Audience Dialogue

Participative Marketing for Local Radio, Chapter 12
Making it happen: section 3

12.3 Affordable audience research

A problem that faces stations of minority appeal is that the smaller their percentage reach, the more costly the survey. If a station is so popular that everybody listens to it, you could survey 100 listeners by contacting 100 people. But if only 1% of people listen, you'd have to contact 10,000 people to interview 100 listeners. What makes the situation worse is that stations with small audiences usually have less money, and can't afford large surveys. This rather unfair fact of life is a reason why stations with small audiences don't do much research.

Some solutions to this problem are:

1. to use response cultivation instead of surveys,
2. to share surveys between stations, and
3. (if a survey is done) to measure reach but not share.
4. Set up a listeners' club, and survey the members.

Comments follow, on each of these solutions....

1. Use response cultivation instead of surveys.

Even if you don't know the audience size, there are indicators that are related to it. You can monitor these indicators, holding other variables constant as far as possible.

Any one indicator may be misleading, so try to use several types of measure. These can include numbers of visitors, phone calls, faxes, emails, music requests, subscribers, advertisers, queries about advertising, active volunteers, published mentions, number and value of donations, visits to web site, page views on the web site ... and so on.

For each indicator you choose, list the factors affecting it - for example, the number of phone calls to the station will be affected by how often the phone number is mentioned on air.

There's also random variation. If you keep a daily graph of the number of audience members who contact you, you'll soon see that the graph line goes up and down from day to day for no clear reason. To minimize random variation, avoid using numbers that average less than 30. For example, this may mean tracking the number of incoming phone calls each week, not each day.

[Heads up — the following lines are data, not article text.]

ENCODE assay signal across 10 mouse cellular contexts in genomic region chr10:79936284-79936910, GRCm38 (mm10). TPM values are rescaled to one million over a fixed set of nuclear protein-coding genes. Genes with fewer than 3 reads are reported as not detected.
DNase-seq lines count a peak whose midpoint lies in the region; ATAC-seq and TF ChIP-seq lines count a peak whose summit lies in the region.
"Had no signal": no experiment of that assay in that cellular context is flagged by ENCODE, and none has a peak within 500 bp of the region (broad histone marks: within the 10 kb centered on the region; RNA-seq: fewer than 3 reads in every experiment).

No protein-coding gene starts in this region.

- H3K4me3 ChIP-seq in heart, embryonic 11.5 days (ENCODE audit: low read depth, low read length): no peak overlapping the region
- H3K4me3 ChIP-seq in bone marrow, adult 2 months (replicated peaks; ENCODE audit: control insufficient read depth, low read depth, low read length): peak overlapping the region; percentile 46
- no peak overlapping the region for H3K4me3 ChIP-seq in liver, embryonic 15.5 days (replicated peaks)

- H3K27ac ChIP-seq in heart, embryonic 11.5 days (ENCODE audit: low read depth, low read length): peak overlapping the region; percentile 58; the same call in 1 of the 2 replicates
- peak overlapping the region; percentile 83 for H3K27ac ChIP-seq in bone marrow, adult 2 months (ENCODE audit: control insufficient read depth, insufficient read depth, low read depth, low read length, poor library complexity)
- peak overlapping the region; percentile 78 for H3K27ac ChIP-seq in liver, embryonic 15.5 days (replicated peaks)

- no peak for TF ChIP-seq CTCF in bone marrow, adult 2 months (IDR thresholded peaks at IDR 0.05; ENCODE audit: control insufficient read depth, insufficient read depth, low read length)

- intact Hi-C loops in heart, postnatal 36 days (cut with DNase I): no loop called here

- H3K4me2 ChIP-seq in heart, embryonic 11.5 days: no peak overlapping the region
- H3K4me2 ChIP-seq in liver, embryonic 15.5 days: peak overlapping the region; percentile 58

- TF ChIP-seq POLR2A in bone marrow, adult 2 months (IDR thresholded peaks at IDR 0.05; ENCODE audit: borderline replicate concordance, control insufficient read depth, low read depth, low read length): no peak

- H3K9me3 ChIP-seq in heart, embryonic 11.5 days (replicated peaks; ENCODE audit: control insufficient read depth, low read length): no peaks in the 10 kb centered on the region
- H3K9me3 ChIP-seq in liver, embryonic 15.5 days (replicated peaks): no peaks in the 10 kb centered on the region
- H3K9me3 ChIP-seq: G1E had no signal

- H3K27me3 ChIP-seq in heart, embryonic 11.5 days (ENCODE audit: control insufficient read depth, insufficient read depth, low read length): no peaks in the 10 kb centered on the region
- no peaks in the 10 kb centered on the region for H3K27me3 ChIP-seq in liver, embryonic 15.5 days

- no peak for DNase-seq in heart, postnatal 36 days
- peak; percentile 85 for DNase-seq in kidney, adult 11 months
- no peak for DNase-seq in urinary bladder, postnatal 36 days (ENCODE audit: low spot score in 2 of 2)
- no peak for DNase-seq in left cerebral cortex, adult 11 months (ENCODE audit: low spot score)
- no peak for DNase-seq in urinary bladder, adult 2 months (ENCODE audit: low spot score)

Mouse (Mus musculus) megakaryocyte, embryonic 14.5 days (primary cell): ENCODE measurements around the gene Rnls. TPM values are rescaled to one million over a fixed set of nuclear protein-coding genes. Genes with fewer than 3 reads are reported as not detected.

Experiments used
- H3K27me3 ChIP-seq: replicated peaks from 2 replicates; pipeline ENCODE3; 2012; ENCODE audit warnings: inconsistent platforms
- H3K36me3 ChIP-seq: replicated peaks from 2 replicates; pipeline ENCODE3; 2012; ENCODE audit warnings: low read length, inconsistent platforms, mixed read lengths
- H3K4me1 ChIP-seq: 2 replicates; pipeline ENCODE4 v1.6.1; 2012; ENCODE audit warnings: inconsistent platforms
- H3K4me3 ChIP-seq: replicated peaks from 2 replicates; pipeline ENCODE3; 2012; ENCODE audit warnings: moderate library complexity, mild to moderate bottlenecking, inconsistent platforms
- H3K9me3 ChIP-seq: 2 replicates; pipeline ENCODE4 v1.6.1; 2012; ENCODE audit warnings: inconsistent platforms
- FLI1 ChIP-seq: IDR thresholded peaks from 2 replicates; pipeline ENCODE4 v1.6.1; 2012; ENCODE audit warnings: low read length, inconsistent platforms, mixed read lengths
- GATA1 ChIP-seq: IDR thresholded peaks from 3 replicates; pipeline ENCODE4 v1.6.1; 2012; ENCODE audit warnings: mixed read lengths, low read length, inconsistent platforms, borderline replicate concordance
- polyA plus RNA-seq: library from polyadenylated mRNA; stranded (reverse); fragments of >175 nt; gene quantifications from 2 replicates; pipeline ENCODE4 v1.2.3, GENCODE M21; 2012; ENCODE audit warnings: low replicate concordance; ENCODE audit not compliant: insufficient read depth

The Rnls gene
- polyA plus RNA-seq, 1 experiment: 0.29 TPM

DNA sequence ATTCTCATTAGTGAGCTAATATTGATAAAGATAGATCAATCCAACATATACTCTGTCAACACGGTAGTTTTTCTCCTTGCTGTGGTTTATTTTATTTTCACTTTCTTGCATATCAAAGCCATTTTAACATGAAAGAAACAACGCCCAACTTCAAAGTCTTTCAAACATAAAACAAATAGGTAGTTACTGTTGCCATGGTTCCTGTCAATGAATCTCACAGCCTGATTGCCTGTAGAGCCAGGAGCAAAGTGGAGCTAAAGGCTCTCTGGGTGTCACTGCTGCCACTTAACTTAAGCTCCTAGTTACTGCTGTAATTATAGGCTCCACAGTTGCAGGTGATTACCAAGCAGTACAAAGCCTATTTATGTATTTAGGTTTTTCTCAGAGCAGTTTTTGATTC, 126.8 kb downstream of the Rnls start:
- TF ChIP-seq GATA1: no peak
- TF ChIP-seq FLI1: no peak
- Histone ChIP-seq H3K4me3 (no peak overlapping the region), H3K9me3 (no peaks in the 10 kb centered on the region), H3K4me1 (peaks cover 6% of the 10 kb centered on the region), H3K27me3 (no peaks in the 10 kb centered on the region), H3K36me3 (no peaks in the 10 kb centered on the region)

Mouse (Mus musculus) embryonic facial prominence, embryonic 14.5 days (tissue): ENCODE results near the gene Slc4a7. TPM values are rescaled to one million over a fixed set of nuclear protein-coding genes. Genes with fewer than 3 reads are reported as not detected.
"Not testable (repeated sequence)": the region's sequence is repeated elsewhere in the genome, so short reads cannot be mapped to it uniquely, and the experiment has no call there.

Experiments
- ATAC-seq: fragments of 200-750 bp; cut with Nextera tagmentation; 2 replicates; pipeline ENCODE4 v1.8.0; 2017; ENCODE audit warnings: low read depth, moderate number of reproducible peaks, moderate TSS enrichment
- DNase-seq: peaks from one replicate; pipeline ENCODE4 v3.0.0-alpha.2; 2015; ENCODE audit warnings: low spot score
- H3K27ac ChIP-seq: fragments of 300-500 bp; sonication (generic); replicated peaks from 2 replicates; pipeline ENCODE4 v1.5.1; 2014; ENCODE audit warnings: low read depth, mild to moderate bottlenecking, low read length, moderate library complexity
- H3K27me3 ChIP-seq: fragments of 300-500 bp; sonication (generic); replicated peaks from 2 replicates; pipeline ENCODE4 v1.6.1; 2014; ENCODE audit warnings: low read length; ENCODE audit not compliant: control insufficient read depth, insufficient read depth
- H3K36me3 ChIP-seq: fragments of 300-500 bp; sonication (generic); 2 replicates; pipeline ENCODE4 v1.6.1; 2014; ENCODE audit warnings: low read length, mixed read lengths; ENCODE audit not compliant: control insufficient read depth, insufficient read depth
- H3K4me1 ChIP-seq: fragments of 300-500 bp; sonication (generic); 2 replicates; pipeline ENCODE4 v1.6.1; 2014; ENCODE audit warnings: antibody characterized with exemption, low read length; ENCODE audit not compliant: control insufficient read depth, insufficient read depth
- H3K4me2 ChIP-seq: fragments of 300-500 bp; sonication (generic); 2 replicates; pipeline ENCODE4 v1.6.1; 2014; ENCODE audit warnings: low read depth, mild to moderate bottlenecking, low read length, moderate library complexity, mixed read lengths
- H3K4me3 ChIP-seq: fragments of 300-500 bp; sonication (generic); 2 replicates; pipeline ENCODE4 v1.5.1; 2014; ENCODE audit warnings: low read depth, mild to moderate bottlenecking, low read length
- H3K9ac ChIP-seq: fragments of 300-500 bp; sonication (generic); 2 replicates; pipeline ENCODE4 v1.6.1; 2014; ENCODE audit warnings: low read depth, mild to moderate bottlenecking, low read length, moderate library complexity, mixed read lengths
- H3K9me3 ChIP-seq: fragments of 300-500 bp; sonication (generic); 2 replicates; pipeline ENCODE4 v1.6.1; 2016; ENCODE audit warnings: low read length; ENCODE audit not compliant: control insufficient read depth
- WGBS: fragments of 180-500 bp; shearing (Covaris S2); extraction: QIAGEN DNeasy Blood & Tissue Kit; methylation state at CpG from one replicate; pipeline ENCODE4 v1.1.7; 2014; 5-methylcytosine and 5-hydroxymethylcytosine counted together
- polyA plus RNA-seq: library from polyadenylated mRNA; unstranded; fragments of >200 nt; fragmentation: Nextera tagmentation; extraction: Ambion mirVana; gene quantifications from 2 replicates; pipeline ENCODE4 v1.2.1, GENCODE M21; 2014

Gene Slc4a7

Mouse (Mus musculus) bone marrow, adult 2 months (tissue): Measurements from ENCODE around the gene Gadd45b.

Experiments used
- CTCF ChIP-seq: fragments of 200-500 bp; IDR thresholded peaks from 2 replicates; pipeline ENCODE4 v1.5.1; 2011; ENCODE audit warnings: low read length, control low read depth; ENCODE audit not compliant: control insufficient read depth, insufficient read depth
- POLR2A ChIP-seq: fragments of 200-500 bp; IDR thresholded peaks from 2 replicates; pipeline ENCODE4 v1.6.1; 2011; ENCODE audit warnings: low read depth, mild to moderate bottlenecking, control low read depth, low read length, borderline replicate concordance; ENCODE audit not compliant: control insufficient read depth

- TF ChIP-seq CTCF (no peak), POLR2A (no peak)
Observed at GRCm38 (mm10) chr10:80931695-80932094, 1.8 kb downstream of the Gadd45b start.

2. Share surveys between stations.

Several stations, or other media, can jointly commission a survey. However, asking about both radio and TV on one questionnaire will usually produce lower radio audiences than if you ask only about radio - asking about TV seems to make some people forget their radio listening late in the day.

3. Measure reach instead of audience share.

Reach is cheaper to measure than share or audience size. The latter need large samples and a diary that records people's listening every quarter-hour for a week - but reach can be measured with a very simple questionnaire. Reach figures always seem more satisfying, too, for stations with small audiences. If your share is 1% (of person-hours spent listening to radio) your reach is probably about 5% (of people who listen at least once a week).

4. Set up a listeners' club.

If you can create a database of your listeners - the more regular ones, at least - you can survey the people on the database, whether by phone, mail, email, or visits. Though the regular listeners won't accurately represent all listeners, and you can't estimate audience size from such a survey, you can still get a lot of useful information that can be used to improve the programs.

It's not enough to do a survey just once. For maximum benefit, a survey should be repeated regularly - at least once a year. By comparing current and previous results, you can keep track of any trends that are occurring with your audience.


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